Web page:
AED (Altenerding-Klettham cemetery) 92: U106+ (per BAM analysis - update: 35 reads(!) for U106 per Alex W.): Male aged 20-30. Grave goods included: spatha, seax, lance, shield, belt, bag. Burial dated based on grave goods/burial rite to circa 480-510 AD. Clusters autosomally in a K36 PCA very near Mecklenburg-Vorpommern in NE Germany (almost on top of it). Edit: Phase 1 burial (mid 400s - early 500s AD). Number of grave goods: 23 (the highest number of grave goods in this cemetery of the samples looked at in the paper Diet and Mobility in Early Medieval Bavaria: A case study of Carbon and Nitrogen stable isotopes). Additional info from the book “Local, Regional and Ethnic Identities in Early Medieval Cemeteries in Bavaria: "The belt buckles of Phase 1 were small and usually made of a single or two pieces (buckle and counter-plate).” AED 92’s belt buckle was made from rock crystal (one of two at Altenerding).

ALH (Altheim cemetery) 1: U106+, (ALH 1 has now been found positive for the following SNPs by Alex Williamson: R-M269>U106/S21>Z2265> Z381/S263>S264/Z156>S265/Z304>DF96>FGC13326>S22047 ). Male aged 50-60+. Grave goods included: Grave was disturbed/robbed. Burial dated based on grave goods/burial rite: Undateable, but other graves ALH 2, 3, and 10 were carbon dated in the range of roughly 260-535 AD (using lowest and highest estimates). Clusters autosomally in a K36 PCA in between Norway, Denmark, and Northern Netherlands/Friesland.

STR (Straubing-Bajuwarenstraße cemetery) 316: U106+(based on BAM file analysis - update: 4 reads for U106 per Alex W.). Male aged 40-60. Grave goods included: belt, bag, vessel. Burial dated based on grave goods/burial rite to circa 480-510 AD. Clusters autosomally in a K36 PCA between North Norway and Norwegians and somewhat near ALH 1. Phase 2 burial (1st half of 6th cent: 500-550 AD) and 7 grave goods per the paper “Diet and Mobility in Early Medieval Bavaria: A case study of Carbon and Nitrogen stable isotopes.”

STR (Straubing-Bajuwarenstraße cemetery) 393: U106+(based on BAM file analysis - update: 11 reads for U106 per Alex W.). Male aged 40-55. Grave goods included: spatha. Burial dated based on grave goods/burial rite to circa 460 – 530 AD. Clusters autosomally in a K36 PCA near Central East Prussia. No info from paper “Diet and Mobility in Early Medieval Bavaria: A case study of Carbon and Nitrogen stable isotopes.”

I understand what Iain is saying when he says based on the dating and branching of the Z156 group - just based on that it looks like that group was successful in a previous culture to the Germanic/Jastorf culture of the late B.C. and just happened to hitch a ride (or be in the area) for later Germanic migrations.... in that they are clearly as Northern European as the Z319 men and are probably from Northern Germany and Scandinavia - or else they would be a lot more similar per their autosomal to the Southern Europeans or other more "Southern" samples tested along with the Baiuvarii... the autosomal doesn't match up - instead it supports a similar spread through Germanic Migration (North to South) like that for Z319... though ideally we need more DF96 (and where is DF98 - Saxon?) samples to compare like we now have for Z319...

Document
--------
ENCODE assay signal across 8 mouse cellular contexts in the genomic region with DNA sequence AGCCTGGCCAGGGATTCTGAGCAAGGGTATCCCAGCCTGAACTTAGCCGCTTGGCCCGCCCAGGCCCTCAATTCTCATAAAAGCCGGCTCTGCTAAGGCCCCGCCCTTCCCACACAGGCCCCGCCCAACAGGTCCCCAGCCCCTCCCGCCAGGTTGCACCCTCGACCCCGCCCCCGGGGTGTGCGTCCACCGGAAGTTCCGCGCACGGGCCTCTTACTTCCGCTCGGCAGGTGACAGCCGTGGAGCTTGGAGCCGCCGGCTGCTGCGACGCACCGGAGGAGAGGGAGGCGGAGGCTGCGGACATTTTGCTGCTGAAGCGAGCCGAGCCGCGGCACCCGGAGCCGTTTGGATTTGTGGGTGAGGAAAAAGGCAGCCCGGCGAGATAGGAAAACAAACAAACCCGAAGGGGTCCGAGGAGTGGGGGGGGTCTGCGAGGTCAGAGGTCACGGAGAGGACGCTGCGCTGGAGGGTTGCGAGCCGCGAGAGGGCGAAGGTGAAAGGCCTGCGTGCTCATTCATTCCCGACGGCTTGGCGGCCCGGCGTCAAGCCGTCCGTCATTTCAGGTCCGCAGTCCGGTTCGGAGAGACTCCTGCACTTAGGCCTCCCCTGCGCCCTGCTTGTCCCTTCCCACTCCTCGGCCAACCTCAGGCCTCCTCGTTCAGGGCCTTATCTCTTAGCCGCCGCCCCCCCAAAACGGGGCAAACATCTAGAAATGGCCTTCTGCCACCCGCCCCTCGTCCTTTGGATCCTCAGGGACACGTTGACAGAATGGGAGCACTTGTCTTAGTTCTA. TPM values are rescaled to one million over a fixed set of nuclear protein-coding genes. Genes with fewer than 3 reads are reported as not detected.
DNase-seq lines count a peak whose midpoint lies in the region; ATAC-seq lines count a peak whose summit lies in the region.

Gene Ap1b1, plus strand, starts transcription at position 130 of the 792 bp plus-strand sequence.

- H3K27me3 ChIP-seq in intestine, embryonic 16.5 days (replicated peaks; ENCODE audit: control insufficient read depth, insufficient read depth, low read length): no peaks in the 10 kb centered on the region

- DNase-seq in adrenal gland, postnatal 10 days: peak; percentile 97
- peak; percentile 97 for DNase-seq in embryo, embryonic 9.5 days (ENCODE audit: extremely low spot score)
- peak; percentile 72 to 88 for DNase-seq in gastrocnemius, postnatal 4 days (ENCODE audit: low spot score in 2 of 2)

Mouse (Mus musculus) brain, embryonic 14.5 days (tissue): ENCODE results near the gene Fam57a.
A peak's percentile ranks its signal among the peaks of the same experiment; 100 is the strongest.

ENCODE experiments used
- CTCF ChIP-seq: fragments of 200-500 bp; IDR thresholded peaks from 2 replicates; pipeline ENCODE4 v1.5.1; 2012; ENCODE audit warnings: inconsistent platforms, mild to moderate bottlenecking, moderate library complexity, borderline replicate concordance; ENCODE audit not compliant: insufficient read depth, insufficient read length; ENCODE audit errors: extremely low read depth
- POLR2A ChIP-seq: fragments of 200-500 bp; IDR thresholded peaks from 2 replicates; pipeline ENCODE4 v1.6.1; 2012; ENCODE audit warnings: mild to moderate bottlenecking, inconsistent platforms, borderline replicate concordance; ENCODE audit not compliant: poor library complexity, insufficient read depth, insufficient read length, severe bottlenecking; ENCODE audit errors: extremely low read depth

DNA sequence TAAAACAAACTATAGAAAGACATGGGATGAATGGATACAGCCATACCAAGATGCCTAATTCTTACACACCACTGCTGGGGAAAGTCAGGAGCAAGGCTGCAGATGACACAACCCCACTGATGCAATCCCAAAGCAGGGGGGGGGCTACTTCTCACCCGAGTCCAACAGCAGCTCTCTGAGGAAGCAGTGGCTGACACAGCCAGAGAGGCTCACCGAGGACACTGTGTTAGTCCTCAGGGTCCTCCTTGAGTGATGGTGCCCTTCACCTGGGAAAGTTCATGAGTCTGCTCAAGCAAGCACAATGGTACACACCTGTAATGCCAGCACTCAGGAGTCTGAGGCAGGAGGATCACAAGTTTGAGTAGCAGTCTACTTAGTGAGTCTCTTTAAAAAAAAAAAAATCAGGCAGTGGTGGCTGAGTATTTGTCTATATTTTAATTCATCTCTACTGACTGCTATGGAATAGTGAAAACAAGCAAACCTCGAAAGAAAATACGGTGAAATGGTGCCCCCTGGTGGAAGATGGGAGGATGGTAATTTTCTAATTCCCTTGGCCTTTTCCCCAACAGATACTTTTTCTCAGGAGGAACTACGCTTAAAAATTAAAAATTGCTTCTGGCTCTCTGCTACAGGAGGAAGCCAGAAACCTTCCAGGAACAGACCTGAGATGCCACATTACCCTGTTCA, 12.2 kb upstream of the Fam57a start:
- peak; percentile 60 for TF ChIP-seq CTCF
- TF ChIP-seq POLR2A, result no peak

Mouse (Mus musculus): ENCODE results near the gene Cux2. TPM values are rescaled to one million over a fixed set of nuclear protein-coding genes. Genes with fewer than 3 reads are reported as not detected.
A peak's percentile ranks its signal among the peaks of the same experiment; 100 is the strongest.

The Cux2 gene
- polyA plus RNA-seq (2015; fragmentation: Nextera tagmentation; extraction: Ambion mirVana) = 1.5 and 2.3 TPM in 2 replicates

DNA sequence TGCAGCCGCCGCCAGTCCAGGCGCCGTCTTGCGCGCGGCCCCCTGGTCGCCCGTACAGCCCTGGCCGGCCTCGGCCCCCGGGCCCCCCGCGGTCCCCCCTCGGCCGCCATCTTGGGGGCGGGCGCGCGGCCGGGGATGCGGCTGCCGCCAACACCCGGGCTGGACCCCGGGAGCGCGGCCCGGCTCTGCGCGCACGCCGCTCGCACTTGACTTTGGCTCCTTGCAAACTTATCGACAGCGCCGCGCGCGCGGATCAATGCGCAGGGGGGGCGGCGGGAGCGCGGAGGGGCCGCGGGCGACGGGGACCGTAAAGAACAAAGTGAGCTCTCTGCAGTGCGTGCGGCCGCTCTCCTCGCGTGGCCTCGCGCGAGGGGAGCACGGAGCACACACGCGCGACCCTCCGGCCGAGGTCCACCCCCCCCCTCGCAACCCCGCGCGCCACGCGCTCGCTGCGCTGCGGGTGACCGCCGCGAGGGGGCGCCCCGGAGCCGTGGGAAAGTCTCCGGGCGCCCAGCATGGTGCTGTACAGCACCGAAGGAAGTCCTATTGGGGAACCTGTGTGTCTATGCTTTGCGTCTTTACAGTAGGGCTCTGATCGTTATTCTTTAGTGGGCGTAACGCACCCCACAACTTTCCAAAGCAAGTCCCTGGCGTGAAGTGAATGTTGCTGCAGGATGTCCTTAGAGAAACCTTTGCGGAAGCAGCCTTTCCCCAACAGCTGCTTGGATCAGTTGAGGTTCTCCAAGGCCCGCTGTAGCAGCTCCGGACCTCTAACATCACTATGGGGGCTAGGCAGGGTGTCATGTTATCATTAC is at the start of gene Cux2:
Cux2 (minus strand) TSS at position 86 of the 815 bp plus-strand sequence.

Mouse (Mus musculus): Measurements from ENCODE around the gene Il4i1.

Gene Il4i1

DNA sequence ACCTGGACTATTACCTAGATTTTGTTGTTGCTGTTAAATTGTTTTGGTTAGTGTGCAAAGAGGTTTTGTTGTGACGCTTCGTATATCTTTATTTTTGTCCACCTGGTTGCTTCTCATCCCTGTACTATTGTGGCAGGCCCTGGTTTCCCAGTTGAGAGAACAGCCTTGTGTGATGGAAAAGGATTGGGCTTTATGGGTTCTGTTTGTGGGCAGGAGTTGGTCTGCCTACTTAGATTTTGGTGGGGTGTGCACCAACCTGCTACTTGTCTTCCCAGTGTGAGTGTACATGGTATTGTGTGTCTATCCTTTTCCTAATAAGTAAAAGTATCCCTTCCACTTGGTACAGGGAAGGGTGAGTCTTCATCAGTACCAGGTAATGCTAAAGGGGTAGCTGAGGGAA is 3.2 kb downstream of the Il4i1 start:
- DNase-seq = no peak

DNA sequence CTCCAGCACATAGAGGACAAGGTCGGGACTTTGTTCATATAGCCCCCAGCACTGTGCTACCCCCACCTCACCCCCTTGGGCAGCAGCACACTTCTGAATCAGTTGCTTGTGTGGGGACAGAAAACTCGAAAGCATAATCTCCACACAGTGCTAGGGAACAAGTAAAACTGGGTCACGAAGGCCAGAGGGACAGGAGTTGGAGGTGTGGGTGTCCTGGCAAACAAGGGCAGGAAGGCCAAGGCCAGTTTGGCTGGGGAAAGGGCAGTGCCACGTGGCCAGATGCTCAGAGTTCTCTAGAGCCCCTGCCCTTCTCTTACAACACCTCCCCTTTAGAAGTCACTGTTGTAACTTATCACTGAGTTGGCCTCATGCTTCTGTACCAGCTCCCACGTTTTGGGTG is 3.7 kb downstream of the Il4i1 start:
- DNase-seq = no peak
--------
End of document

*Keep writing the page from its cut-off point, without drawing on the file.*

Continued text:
Or that the Baiuvarii autosomal supports an origin in the North - but could have been there a long time from before the time Germanic culture started moving south - could have been Unetice and the descendant cultures residing in the area of Northern Germany...

In other words Z156 so far looks like it was spread through an earlier culture per the branching, but it's just as Northern European as the Z319 guys - so that means it came from the same or neighboring areas in the North...

Thoughts Mr. Wing?

Edit: more than one niederstotzingen man clusters with Friesland/Northern Netherlands... main percentage from nMonte being Friesland and 2nd Niedersachen or Northern Germany/Lower Saxony...

P.S. I was speaking to an Migration period archaeologist on Facebook and he said it's been assumed for sometime that some of the niederstotzingen men were "Longobards" based on the grave goods etc... so we are chatting about the Z319 link and some of the other burial sites that group is taking a look at here: https://genetichistory.ias.edu/content/project-workflow-and-procedures

P.P.S - even the U106 gladiators from York - 3drif-16 and 6drif-3 - have an autosomal connection to the Baltic - more so then the other gladiators even though they all generally cluster with the Northern English and local per isotopes - I did their maps per K36 and Tolan's map maker and they got their highest similarities with NW England/SW Scotland and the Netherlands - there is the Netherlands connection again ;-).